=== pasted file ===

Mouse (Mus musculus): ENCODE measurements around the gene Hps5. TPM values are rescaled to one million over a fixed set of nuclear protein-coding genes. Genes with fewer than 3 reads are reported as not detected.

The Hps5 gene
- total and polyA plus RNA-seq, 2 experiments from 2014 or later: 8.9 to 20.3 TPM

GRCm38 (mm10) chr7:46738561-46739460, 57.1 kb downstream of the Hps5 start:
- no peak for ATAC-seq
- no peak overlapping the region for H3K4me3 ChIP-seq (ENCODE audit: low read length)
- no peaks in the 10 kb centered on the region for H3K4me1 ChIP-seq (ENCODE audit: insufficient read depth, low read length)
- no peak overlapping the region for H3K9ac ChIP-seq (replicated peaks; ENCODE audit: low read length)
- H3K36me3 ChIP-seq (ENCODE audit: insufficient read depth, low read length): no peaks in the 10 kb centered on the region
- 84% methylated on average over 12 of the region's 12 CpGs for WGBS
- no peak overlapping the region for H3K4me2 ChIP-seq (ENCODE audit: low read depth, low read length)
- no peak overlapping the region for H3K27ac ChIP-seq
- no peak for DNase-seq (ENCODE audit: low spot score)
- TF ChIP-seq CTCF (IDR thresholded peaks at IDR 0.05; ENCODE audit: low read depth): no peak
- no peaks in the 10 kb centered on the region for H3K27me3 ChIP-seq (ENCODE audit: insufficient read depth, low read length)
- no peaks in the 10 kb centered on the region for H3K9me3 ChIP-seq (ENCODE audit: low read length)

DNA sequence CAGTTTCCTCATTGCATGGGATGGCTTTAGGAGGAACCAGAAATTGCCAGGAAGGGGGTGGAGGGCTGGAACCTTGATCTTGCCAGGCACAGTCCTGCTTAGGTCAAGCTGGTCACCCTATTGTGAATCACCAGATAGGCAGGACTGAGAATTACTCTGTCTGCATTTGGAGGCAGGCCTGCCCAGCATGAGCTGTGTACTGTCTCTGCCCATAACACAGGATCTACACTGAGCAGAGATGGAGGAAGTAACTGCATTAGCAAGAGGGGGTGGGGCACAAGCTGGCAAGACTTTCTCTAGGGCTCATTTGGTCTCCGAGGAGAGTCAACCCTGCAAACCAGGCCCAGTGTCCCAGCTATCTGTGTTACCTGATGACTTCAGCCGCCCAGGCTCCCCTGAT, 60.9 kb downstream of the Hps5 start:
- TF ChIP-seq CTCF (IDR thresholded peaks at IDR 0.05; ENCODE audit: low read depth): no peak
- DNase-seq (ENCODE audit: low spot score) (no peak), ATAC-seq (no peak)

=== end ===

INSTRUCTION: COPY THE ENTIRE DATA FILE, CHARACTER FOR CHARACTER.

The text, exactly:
Mouse (Mus musculus): ENCODE measurements around the gene Hps5. TPM values are rescaled to one million over a fixed set of nuclear protein-coding genes. Genes with fewer than 3 reads are reported as not detected.

The Hps5 gene
- total and polyA plus RNA-seq, 2 experiments from 2014 or later: 8.9 to 20.3 TPM

GRCm38 (mm10) chr7:46738561-46739460, 57.1 kb downstream of the Hps5 start:
- no peak for ATAC-seq
- no peak overlapping the region for H3K4me3 ChIP-seq (ENCODE audit: low read length)
- no peaks in the 10 kb centered on the region for H3K4me1 ChIP-seq (ENCODE audit: insufficient read depth, low read length)
- no peak overlapping the region for H3K9ac ChIP-seq (replicated peaks; ENCODE audit: low read length)
- H3K36me3 ChIP-seq (ENCODE audit: insufficient read depth, low read length): no peaks in the 10 kb centered on the region
- 84% methylated on average over 12 of the region's 12 CpGs for WGBS
- no peak overlapping the region for H3K4me2 ChIP-seq (ENCODE audit: low read depth, low read length)
- no peak overlapping the region for H3K27ac ChIP-seq
- no peak for DNase-seq (ENCODE audit: low spot score)
- TF ChIP-seq CTCF (IDR thresholded peaks at IDR 0.05; ENCODE audit: low read depth): no peak
- no peaks in the 10 kb centered on the region for H3K27me3 ChIP-seq (ENCODE audit: insufficient read depth, low read length)
- no peaks in the 10 kb centered on the region for H3K9me3 ChIP-seq (ENCODE audit: low read length)

DNA sequence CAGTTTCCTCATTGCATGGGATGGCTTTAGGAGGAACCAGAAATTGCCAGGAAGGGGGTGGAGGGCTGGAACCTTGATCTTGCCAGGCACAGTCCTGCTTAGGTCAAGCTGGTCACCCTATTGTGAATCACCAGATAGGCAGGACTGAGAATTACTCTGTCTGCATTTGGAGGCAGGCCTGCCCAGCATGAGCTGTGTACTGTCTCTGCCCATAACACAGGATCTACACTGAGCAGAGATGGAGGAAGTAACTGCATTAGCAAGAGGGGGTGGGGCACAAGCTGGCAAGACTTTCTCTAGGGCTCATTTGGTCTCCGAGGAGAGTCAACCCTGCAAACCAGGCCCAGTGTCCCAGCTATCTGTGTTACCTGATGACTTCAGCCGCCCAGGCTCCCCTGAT, 60.9 kb downstream of the Hps5 start:
- TF ChIP-seq CTCF (IDR thresholded peaks at IDR 0.05; ENCODE audit: low read depth): no peak
- DNase-seq (ENCODE audit: low spot score) (no peak), ATAC-seq (no peak)